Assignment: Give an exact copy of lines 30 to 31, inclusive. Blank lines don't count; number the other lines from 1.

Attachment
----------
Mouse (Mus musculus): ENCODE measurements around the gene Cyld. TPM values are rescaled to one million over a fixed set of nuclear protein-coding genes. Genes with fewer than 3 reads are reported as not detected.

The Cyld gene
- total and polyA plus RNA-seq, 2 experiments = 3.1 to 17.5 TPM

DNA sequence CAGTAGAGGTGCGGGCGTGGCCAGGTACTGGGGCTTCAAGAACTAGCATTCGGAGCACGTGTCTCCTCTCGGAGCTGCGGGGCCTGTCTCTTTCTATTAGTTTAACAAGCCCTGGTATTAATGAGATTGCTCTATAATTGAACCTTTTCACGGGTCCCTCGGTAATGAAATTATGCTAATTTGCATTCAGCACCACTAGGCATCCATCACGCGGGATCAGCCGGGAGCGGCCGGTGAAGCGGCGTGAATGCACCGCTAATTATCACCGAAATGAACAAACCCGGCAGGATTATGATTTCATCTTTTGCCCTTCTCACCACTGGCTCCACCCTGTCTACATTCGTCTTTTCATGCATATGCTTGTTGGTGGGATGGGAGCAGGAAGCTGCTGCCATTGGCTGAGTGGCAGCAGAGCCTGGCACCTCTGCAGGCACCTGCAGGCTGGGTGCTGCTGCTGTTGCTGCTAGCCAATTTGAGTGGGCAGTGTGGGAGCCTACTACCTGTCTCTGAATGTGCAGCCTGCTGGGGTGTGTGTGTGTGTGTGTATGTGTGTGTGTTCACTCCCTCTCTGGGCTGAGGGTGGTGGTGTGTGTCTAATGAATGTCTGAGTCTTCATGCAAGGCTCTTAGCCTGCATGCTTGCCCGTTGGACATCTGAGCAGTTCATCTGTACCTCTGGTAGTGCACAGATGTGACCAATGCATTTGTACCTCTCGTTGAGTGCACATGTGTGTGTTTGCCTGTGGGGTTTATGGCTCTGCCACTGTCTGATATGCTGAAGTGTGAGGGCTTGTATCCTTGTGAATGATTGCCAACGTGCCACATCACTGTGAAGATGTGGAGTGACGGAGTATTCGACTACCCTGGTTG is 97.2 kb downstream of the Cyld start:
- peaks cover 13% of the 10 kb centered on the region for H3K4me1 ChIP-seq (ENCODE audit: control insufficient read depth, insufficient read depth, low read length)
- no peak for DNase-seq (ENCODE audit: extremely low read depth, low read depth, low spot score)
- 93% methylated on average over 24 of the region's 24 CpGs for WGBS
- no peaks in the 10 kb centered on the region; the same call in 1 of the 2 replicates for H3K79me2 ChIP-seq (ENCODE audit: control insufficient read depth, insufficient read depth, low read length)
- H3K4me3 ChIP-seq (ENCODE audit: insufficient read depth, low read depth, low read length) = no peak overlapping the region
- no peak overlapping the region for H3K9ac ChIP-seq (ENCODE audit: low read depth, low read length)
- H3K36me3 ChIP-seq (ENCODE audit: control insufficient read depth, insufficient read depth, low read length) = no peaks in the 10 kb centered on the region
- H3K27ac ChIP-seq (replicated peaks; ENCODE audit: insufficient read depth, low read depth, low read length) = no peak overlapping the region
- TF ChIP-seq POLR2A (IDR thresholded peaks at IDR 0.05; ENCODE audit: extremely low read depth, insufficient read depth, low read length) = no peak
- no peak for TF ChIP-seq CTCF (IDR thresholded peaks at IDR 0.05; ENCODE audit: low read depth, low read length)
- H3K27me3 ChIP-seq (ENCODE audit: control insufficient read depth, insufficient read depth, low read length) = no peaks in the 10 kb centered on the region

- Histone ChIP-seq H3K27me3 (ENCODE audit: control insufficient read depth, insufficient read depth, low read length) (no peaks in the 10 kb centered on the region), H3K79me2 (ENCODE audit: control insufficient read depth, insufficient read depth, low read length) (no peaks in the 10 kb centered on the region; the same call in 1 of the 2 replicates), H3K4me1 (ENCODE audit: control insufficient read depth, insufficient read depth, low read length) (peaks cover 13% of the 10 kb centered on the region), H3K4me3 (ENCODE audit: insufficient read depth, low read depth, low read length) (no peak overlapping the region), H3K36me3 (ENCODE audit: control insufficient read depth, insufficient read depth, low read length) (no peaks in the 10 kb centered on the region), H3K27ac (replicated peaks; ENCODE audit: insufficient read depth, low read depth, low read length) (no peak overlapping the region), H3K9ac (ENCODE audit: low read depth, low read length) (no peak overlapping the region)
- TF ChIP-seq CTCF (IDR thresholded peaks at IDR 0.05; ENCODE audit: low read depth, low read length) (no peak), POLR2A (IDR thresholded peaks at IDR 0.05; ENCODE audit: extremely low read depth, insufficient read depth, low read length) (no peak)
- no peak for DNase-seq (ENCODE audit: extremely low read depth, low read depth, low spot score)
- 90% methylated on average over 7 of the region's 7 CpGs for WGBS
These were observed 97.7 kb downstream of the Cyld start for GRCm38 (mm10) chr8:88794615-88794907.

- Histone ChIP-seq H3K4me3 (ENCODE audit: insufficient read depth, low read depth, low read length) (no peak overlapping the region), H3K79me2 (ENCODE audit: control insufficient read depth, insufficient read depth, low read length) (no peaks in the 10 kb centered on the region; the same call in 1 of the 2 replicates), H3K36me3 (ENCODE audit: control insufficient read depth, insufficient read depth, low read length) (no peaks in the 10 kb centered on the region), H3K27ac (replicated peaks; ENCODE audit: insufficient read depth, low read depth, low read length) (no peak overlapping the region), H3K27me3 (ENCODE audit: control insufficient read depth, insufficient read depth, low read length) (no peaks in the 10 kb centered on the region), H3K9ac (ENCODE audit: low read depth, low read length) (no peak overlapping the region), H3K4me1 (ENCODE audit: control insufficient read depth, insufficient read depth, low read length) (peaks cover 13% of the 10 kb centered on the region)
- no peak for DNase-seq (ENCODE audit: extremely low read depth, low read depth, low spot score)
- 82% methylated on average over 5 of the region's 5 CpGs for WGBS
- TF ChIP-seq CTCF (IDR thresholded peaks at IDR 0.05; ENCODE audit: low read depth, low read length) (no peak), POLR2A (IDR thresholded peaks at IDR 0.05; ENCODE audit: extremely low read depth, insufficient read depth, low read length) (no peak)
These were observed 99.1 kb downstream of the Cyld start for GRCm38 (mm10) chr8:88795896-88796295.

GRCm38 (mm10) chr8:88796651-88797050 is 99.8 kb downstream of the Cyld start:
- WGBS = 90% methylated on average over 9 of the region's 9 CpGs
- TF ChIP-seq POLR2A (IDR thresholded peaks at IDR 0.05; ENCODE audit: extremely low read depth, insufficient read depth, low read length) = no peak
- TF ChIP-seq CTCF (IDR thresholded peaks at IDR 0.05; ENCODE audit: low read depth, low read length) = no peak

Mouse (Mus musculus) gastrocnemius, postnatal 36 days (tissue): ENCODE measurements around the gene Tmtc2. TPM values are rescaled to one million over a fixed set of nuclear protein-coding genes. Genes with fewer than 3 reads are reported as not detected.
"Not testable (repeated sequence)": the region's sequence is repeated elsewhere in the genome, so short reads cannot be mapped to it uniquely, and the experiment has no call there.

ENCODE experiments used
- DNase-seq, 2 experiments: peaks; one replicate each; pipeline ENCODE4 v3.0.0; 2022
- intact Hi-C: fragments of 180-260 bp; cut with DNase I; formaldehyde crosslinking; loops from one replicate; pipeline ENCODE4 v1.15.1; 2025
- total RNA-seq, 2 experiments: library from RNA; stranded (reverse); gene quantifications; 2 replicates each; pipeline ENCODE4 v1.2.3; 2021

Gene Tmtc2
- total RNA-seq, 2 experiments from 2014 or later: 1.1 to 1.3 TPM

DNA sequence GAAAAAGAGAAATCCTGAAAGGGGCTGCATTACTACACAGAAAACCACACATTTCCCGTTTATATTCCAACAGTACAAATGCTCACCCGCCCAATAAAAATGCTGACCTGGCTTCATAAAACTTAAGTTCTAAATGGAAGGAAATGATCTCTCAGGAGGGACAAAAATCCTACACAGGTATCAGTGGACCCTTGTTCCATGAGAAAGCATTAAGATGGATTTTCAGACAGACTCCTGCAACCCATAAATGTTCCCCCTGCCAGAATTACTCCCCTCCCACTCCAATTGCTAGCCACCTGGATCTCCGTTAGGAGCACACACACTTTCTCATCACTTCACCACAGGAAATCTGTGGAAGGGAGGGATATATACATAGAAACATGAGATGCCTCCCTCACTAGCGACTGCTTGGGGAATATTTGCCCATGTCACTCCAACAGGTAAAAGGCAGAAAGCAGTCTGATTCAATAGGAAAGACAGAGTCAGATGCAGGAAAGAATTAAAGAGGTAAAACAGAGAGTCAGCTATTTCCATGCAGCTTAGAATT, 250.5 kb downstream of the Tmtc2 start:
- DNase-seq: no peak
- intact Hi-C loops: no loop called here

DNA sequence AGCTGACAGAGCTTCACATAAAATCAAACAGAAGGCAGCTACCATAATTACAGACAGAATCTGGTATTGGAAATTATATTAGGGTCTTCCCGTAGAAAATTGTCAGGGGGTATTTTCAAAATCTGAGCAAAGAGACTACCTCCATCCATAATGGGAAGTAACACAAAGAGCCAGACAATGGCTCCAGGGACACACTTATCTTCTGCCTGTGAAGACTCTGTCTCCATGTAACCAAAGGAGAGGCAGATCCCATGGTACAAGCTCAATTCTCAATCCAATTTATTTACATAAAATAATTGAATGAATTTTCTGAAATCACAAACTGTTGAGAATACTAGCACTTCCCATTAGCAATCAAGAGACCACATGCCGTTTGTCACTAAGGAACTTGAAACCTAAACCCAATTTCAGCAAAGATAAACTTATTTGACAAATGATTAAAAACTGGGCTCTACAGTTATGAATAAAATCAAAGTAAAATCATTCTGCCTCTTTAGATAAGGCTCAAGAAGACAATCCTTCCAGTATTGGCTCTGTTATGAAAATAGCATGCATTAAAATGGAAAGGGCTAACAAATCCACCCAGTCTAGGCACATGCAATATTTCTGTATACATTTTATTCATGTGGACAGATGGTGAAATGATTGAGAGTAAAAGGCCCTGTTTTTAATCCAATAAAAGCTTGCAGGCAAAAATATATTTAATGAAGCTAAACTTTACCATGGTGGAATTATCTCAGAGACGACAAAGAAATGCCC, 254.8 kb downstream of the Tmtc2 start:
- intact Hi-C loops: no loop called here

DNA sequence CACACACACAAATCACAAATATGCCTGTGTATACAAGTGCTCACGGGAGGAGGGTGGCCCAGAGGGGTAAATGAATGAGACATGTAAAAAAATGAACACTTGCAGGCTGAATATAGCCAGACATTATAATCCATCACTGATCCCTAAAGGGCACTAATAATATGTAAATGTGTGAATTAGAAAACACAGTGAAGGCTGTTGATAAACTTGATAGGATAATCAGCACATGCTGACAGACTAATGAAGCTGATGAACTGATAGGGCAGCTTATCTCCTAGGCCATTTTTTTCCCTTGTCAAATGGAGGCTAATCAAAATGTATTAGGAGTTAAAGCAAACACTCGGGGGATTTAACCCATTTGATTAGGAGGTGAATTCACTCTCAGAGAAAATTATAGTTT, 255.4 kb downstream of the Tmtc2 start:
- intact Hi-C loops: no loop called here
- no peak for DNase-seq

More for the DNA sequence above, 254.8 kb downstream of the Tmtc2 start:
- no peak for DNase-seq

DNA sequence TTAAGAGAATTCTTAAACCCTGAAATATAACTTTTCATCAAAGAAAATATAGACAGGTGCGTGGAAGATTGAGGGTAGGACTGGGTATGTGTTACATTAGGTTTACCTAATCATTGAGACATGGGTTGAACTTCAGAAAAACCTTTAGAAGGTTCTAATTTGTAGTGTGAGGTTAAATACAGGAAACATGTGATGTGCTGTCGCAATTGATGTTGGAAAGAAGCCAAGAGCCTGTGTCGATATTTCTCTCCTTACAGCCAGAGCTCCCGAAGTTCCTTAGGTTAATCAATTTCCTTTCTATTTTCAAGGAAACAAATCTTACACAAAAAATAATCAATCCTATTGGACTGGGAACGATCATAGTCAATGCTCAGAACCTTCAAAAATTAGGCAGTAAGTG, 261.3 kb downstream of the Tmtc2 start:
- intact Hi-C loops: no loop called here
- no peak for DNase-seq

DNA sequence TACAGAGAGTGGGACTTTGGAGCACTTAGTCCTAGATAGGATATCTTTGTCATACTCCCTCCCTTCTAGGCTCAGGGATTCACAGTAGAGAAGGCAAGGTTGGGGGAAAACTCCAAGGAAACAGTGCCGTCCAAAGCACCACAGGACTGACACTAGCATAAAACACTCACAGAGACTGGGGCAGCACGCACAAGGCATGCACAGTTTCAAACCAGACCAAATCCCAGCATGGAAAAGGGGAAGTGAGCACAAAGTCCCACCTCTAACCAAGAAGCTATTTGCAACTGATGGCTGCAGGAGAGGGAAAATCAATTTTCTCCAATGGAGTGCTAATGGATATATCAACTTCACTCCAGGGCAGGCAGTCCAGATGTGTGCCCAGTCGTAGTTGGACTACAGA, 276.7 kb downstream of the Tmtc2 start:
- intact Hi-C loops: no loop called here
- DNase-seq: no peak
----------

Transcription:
Mouse (Mus musculus) gastrocnemius, postnatal 36 days (tissue): ENCODE measurements around the gene Tmtc2. TPM values are rescaled to one million over a fixed set of nuclear protein-coding genes. Genes with fewer than 3 reads are reported as not detected.
"Not testable (repeated sequence)": the region's sequence is repeated elsewhere in the genome, so short reads cannot be mapped to it uniquely, and the experiment has no call there.